Here we have the next trend in the world of Connected Health for 2016. The end of Meaningful Use brought with it the beginning of other trends that will take its place (or perhaps, more accurately, its mind space and investment dollars). Such is the case with the checklist approach to patient engagement that we found under meaningful use, which will be supplanted by a more market driven approach to patient engagement. However, the end of Meaningful Use is also allowing us to shift focus to trends that were in existence but will grow in prominence due to their more long-term approach to managing patient wellness. Such is the case with outcomes based care and the longitudinal, and patient centric, care plans that are inherent thereto. It just so happens, this evolution will end up placing a very strong mark on the patient portal of the future.
Proper care coordination that meets outcomes based goals rests on the power of a longitudinal care plan. This is the plan that all members of a care team, including the patient, can both view and contribute to. As mentioned by Chilmark Research, in the current state, the long-term care plan only exists in theory. As it currently stands, these plans are siloed between facilities and still largely live on paper and within phone discussions. As such, patients have little opportunity for involvement in such a plan.
Good UX Means Good Business
In a world where technology is rapidly advancing and user expectations are rising, it’s no longer enough to have an average user experience; to delight your users and surpass your competition you must strive for the exceptional.
Enter the Digital Care Plan
At the heart of a care plan rests an important goal. We want to capture data from across an episode of care and, eventually, beyond its typical confines of the brick and mortar and into the “observations of daily living” to provide a full picture of a patient’s wellness and the path needed to maintain and improve wellbeing over the long term. Such a plan will be represented in two parallel paths that will eventually merge:
- Interoperability and the Digital Care Plan: There are currently, and will continue to be, plans under way to integrate data across the care paradigm. This is no easy task as the mergers and acquisitions of the past few years have brought with them a rather complicated mix of data systems. However, over the next few years there will be an effort to digitize the care plan such that care providers can coordinate electronically across an episode of care.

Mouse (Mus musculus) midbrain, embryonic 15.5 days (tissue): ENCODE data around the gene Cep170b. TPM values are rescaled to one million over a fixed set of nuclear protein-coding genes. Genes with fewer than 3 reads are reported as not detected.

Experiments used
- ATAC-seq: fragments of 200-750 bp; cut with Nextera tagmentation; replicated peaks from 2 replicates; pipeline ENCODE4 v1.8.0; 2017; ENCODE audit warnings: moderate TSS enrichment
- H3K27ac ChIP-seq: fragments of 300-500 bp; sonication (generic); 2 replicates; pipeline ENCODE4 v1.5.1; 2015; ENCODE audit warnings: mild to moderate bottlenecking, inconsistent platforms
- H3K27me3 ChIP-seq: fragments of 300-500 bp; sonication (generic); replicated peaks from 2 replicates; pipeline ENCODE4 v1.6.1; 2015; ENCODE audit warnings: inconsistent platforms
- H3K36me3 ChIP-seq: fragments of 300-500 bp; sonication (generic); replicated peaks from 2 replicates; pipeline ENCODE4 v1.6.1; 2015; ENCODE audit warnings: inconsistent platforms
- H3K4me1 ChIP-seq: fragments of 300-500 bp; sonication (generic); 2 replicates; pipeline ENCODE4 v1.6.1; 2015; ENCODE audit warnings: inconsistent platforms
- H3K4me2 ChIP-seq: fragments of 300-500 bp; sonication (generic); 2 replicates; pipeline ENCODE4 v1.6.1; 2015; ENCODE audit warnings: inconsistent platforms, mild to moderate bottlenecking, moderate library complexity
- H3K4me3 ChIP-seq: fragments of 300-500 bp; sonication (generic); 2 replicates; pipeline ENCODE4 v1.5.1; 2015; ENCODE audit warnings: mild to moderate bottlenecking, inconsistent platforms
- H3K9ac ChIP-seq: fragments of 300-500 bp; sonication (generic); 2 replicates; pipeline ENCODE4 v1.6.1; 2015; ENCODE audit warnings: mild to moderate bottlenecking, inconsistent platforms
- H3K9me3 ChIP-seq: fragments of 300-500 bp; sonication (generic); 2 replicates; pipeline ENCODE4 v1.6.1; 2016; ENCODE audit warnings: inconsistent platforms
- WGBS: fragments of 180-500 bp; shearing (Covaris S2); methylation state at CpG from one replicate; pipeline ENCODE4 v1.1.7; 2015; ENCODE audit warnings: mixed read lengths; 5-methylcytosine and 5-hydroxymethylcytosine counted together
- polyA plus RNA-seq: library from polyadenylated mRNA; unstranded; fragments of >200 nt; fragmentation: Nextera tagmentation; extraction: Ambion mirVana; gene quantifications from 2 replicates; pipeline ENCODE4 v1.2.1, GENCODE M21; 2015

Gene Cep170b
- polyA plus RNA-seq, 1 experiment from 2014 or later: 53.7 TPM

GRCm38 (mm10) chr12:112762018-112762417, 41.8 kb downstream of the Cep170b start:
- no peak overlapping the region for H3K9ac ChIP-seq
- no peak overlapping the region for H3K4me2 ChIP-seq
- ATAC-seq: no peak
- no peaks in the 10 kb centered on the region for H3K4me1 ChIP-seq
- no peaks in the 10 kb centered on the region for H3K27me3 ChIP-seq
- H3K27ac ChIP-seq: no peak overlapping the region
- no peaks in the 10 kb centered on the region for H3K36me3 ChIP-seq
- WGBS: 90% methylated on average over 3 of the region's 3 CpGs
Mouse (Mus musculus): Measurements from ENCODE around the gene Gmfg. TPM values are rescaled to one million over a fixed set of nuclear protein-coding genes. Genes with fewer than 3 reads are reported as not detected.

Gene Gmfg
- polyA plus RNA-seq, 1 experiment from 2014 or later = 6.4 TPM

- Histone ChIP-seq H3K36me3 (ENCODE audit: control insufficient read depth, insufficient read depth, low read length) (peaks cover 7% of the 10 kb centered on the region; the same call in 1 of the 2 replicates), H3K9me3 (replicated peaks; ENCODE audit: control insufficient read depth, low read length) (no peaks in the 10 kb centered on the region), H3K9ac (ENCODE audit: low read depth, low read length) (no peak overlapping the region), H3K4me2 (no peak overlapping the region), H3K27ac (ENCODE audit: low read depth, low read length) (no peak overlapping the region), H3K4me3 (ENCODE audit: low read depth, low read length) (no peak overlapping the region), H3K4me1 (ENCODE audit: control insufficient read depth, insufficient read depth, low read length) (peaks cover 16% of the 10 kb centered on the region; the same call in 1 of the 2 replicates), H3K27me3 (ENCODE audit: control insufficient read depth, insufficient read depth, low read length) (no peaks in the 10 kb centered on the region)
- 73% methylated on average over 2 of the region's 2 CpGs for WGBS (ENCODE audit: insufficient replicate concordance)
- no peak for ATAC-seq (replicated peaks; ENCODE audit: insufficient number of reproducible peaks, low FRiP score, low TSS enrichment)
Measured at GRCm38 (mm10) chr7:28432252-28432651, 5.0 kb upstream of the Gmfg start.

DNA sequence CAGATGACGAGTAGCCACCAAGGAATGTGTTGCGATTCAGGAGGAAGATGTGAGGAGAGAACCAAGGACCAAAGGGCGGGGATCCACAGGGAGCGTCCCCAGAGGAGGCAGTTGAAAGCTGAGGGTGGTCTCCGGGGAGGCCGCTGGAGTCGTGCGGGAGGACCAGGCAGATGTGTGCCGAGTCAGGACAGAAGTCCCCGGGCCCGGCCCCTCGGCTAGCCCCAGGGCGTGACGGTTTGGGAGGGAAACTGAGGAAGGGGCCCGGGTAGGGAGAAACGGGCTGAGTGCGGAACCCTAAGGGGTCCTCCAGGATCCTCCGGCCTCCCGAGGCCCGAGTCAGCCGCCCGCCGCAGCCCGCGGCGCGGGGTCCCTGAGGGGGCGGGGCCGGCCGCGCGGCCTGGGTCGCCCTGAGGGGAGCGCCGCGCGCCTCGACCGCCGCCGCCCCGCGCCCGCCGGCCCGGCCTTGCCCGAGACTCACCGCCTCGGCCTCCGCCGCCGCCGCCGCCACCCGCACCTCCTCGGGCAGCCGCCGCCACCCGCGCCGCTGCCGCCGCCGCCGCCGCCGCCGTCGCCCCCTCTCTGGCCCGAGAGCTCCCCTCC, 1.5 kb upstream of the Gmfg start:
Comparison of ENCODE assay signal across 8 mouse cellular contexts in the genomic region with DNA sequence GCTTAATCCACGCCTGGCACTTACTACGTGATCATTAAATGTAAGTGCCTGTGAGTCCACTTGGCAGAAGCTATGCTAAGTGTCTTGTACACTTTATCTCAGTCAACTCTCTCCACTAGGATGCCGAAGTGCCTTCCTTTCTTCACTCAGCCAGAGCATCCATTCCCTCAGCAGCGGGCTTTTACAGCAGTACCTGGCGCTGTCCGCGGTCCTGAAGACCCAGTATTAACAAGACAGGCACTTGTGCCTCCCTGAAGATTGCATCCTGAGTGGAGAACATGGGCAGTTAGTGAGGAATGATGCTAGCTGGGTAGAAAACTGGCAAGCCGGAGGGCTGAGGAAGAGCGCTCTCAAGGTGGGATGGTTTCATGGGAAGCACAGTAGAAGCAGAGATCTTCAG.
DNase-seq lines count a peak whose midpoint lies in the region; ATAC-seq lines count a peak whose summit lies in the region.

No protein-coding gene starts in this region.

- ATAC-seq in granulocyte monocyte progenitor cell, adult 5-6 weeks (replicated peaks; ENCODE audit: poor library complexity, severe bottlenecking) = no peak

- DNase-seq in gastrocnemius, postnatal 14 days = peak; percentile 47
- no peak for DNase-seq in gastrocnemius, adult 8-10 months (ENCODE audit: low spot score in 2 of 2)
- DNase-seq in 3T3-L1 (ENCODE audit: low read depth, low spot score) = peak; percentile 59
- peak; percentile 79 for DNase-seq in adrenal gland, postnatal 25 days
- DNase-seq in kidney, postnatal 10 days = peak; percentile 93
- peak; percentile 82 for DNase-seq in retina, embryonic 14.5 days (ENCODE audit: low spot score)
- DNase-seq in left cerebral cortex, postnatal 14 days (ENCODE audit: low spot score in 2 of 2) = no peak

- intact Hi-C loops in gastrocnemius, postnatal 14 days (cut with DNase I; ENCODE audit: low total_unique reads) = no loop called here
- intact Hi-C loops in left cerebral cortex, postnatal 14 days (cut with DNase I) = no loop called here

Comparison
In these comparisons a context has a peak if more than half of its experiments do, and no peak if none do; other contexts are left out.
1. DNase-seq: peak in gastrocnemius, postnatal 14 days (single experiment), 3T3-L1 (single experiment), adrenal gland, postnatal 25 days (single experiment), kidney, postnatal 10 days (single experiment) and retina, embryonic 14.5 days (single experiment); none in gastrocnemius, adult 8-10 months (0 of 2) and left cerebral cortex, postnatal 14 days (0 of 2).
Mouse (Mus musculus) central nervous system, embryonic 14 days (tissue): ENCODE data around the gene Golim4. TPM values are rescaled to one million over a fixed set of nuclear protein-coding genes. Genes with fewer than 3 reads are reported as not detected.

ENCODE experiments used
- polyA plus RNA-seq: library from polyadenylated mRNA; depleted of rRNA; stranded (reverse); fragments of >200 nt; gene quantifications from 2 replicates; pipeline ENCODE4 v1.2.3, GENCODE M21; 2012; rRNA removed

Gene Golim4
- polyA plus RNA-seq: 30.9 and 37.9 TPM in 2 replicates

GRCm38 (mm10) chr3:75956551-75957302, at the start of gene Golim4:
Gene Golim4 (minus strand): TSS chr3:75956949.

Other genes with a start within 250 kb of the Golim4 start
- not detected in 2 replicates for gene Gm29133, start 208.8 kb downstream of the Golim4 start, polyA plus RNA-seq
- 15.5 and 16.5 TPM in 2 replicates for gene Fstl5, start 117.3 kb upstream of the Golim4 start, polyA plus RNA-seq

- Connecting the Patient via Portal: The promise of outcomes based care brings with it the ideal of the patient being the most important member of the care team. It is challenging for such to be the case when the patient is not able to contribute to the longitudinal care plan in their own right. In the future we are moving towards a new wave of patient digital engagement seeped in the principles of outcomes based care. This is one where the care plan lives electronically across the care paradigm and, eventually, becomes attached to the patient experience by way of the patient portal.
Needless to say, this trend will be with us for a few years to come as these digitized patient-centric care plans evolve. However, in the meanwhile we can look at health systems that are succeeding at consolidating patient data across the care paradigm and, in tandem, invest in increasing digital engagement with patients. Our fondest examples include New York Health + Hospitals, which has made tremendous investment in understanding their patient data story along with Healthcare Corporation of America that has beaten the odds and created a patient portal for a diverse group of patient populations across the country.
Meaningful Use is Dead; Long Live Outcomes-Based Care is just one of the trends we explore in our new guide, The Definitive Guide to Connected Health 2016: 10 Trends You Need to Know. Download the guide to see where this trend falls and to discover the other Connected Health trends healthcare executives must be aware of. In the guide we also provide insights to help organizations not only survive – but thrive – in the age of consumer-driven healthcare.